When planning festive Holiday dishes to serve family and friends on Thanksgiving, Christmas and New Years Day, cranberries are sure to make it onto the shopping list.
Cranberry dishes have become an indispensable part of the traditional American and Canadian Thanksgiving with jewel-like cranberry sauce invariably on the menu
Cranberries, are one the few commercial fruits native to North America and may very well have been served at the first Thanksgiving feast.
Native Americans were using wild cranberries long before the Europeans arrived. They ate the fruit, of course, but also used cranberries to dye fabrics and mixed them into a poultice to treat wounds.
Today, low-creeping cranberry shrubs with long-running vines produce tart berries in sandy bogs and marshes in a number of North American states and Canadian Provinces.
Most medical and nutrition professionals recommend a diet high in fruits and vegetables for optimal health and cranberry consumption has long been thought to impart health benefits.
For generations, cranberry juice consumption has been recommended as an agent against bacterial infections, particularly urinary tract infections.
It was thought that the acidity of the fruit was responsible, however recent research have shown that it is the phytochemical proanthocyanidins (PACs) in cranberries, which act as a barrier to the bacteria.
Research studies have also attributed anti-cancer properties to the unique components present in cranberries.
According to a 2005 study at Cornell University, cranberries were shown to inhibit growth of several cancer cell lines in vitro and cranberry phytochemical extracts were shown to significantly inhibit specific human breast cancer cell proliferation.
The potential health benefits attributed to cranberry consumption are not the only reasons to eat cranberries.
These beautiful berries lend themselves to many delightful dishes that please the palate, like Wholesome Cranberry Chutney. This vegan dish, created by Lissa Coffey for VegTV makes a gorgeous addition to any table.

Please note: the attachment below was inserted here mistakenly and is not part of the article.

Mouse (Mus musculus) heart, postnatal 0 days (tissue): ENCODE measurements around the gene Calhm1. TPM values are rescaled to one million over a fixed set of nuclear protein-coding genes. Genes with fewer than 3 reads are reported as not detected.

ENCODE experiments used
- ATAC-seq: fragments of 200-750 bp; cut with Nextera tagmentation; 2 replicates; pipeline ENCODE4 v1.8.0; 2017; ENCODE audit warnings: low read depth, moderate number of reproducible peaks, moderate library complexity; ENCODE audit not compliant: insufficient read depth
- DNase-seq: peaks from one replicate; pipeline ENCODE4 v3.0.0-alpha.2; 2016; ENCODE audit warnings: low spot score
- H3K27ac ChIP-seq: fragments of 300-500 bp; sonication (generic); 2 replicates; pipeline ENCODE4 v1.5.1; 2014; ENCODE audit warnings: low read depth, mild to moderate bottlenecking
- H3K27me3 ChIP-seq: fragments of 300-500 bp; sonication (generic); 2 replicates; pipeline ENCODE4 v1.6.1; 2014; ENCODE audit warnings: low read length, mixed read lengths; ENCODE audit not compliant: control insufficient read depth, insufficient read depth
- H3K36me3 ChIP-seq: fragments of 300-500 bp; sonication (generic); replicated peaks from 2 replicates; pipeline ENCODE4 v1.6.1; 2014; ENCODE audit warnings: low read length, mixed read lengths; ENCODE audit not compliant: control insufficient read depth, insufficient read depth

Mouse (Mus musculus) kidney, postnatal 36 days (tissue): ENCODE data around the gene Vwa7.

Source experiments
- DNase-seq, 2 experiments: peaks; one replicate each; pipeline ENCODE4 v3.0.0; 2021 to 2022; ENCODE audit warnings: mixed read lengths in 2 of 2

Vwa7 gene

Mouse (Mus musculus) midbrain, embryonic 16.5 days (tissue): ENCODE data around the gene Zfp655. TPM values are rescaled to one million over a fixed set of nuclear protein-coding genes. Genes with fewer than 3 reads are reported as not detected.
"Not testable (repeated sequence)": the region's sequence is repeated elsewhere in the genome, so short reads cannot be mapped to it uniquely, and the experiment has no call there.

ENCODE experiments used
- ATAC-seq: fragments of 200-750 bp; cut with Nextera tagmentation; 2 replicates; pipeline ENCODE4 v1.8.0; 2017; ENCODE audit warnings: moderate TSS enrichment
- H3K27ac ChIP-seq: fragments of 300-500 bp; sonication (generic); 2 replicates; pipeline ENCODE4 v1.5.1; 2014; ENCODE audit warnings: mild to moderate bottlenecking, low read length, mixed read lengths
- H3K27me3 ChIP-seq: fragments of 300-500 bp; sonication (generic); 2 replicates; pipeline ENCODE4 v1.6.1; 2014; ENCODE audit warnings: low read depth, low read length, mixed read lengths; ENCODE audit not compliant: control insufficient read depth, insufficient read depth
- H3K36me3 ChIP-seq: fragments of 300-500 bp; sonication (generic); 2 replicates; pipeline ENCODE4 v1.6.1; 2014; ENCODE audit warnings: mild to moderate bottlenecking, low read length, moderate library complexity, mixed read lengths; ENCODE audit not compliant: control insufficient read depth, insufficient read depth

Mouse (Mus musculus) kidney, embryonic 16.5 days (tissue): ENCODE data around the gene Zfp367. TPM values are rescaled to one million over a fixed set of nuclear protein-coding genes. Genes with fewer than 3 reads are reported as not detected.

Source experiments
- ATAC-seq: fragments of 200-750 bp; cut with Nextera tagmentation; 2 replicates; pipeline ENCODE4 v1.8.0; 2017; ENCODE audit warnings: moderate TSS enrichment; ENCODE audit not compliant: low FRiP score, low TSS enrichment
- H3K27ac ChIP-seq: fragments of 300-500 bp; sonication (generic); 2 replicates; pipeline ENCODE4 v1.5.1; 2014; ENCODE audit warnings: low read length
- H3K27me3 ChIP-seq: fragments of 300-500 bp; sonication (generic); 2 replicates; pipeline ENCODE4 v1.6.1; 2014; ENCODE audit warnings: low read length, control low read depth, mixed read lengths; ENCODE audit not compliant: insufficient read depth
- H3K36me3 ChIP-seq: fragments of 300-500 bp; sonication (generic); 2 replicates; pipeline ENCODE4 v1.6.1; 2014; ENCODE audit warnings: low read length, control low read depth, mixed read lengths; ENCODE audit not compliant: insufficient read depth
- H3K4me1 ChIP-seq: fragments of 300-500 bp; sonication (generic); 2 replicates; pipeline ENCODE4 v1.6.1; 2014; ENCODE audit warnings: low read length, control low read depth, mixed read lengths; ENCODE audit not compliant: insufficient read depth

Wholesome Cranberry Chutney (Video)
This is an easy cranberry dish, made delicious without any added sugar.
1 (16 ounce pkg.) fresh cranberries
1 cup water
2 cinnamon sticks
1/2 teaspoon ground allspice
1/8 teaspoon ground cloves
1/2 teaspoon sea salt
1/2 cup Organic Zero
1/2 cup Organic Blue Agave Nectar
1 cup dried apricots, quartered
1 cup seedless green grapes
1 cup celery, chopped
1 large apple, cubed and unpeeled
1/2 cup from jar of cocktail onions, drained
4 lemon slices (1/2 lemon)
1/2 cup sunflower seeds
Rinse cranberries, place in 2-quart saucepan with water, and bring to a boil over medium high heat. Reduce heat to medium low and simmer until berries begin to burst, about 4 minutes. Add cinnamon sticks, allspice, cloves, salt, Organic Zero and Organic Blue Agave. Increase heat to medium and add remaining ingredients in order listed. Bring to a slow boil, stir, cover, reduce heat to low, and simmer for 30 minutes. Mixture will be fragrant and thickened. Remove cinnamon sticks, add sunflower seeds, cool and refrigerate.
Wholesome Cranberry Chutney
Nutrition Analysis: per serving: 1/2 cup
Protein 2g, Carbohydrate: 24g, Fiber 3g, Fat 3g, Sat Fat 0g, Cholesterol 0.0mg, Calcium 24mg, Sodium 106mg.
Marie Oser is a best-selling author, writer/producer and host of VegTV, Follow Marie on Twitter: http://twitter.com/vegtv
 Tempera G, Corsello S, Genovese C et al. Inhibitory activity of cranberry extract on the bacterial adhesiveness in the urine of women: an ex-vivo study. Int J Immunopathol Pharmacol. 2010 Apr-Jun;23(2):611-8. 2010.
 Katsargyris A, Tampaki EC, Giaginis C, Theocharis S. Cranberry as Promising Natural Source of Potential Anticancer Agents: Current Evidence and Future Perspectives. Anticancer Agents Med Chem. 2011 Oct 25. [Epub ahead of print]
 Sun J, Hai Liu R. Cranberry phytochemical extracts induce cell cycle arrest and apoptosis in human MCF-7 breast cancer cells. Cancer Lett. 2006 Sep 8;241(1):124-34. Epub 2005 Dec 27.